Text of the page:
The implementation of the ongoing reforms in the nation’s extractive industries would receive increased acceleration if the oil companies resolve to work closely with the civil society on all the issues, the Nigeria Extractive Industries Transparency Initiative (NEITI) has said.
The Executive Secretary NEITI, Ogbonnaya Orji said in Abuja at separate consultative meetings with leading Civil Society organizations and a forum of oil, gas and mining companies in the extractive sector in Nigeria.
At the briefing of the oil, gas and companies, Orji said the new approach by NEITI was to work with the government, companies and civil society to urgently rebuild trust required to promote inflow of foreign direct investments into the oil, gas and mining sectors through the NEITI/EITI process.
Orji expressed regrets over the complaints by oil companies that only $3 billion, out of over $75 billion investments in sub-Saharan Africa in the last few years, came to Nigeria.
“It is time for us to reunite with mutual respect to address poor investments in the industry. Stakeholders unity is key because in transparency & accountability, everyone gains,” Orji said.
He said his recent appointment as Executive Secretary of NEITI was as a result of the unity among the players in the industry and civil society.
At the meeting organized by the Oil Producers Trade Section (OPTS) of the Lagos Chamber of Commerce and Industry, the Executive Secretary assured the companies that under his leadership, NEITI would be a pillar of trust, partnership and collaboration.
NEITI, he said, would work with the oil companies and relevant government agencies to address the growing concerns over multiple and proliferation of levies and taxation.
The Executive Secretary said NEITI would evaluate the roles of its strategic partners, devise new approaches to achieve results, create opportunities and extend the frontiers of transparency and accountability by responding adequately and swiftly to the emerging issues in the EITI process.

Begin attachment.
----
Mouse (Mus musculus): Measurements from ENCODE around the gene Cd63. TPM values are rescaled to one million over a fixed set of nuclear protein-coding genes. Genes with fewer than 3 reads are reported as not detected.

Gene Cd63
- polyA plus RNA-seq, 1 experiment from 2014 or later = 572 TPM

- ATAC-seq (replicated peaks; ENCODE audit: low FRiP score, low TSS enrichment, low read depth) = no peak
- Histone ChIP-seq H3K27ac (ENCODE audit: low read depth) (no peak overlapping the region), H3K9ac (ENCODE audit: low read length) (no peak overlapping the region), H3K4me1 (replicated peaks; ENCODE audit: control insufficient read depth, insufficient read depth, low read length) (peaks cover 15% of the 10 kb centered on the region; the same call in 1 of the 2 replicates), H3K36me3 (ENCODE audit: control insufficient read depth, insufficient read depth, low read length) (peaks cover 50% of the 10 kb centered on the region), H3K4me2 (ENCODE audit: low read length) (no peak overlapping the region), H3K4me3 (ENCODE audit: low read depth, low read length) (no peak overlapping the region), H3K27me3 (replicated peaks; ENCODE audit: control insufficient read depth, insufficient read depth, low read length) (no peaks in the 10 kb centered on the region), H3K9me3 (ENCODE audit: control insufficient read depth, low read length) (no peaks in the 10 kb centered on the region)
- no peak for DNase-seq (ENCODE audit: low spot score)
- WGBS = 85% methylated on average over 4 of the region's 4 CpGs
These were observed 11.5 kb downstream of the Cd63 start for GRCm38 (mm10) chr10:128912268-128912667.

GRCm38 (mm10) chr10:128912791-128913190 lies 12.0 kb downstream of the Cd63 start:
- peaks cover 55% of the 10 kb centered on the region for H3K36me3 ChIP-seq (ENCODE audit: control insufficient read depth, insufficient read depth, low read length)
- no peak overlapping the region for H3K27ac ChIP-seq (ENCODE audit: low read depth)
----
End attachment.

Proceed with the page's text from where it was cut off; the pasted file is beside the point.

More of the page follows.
Working together with companies to improve the business climate, he said, would help strengthen the revenue contribution of the extractive industries to support ongoing efforts at rebuilding the nation’s social infrastructure, create jobs and positive change in the living standards of our citizens.
At his meeting with the civil society, Orji said NEITI under his leadership would work with development partners to enhance the capacity of the groups to respond adequately to unfolding challenges associated with driving the reforms in the extractive industry in Nigeria.
“We will create the space for engagement and address every concern that civil societies have. Trust that we will work with you to deliver on your mandate as enshrined in the civil society protocols set out in the EITI Standards”
The NEITI Executive Secretary announced the formation of a civil society congress, where robust debates and constructive dialogue will be held from time to time under NEITI- covered entities and donors’ collaboration on the scope, dimension and stakeholders’ responsibilities to reform Nigeria’s building extractive sector.
He reiterated the need to adopt knowledge-driven approaches to drive NEITI’s remediation process, adding that his focus in the short term would be to have the civil society hold regular forums in other to assess their work and impact; strategic engagement with other stakeholders; gender inclusiveness and the need to link NEITI reports to visible impacts.
Chair of the Companies Forum, Bunmi Toyobo said the meeting was to enable participants to ask questions on the vision of the new Executive Secretary and how he would want to be supported to deliver on his mandate.
Toyobo urged NEITI to within the boundaries allowed by its mandate, support the growth and investment drive in the industry.
He lamented the huge burden and expectations on the extractive sector in Nigeria even in the face of dwindling production capacities and lack of competitiveness of the Nigerian extractive investment corridor as well as the uncertainty surrounding the future of fossil fuels.
A former member of the EITI Board and National Stakeholders Working Group of NEITI Faith Nwadishi, who is also the chair of the civil society steering committee, hailed Orji’s appointment, describing him as a square peg in a square hole.
“It is a new chapter and a new beginning,” Nwadishi said.
The National Coordinator of Publish What You Pay (PWYP), Nigeria, Peter Egbule said it was time to rebuild the civil society family.
Egbule commended the on-going consultations and asked that it should be sustained. Adding that Orji should pay special attention to resolving remediation issues highlighted in past NEITI reports.
The virtual consultative meetings were part of ongoing extensive stakeholders’ consultations by the new NEITI Executive Secretary since his assumption of office.
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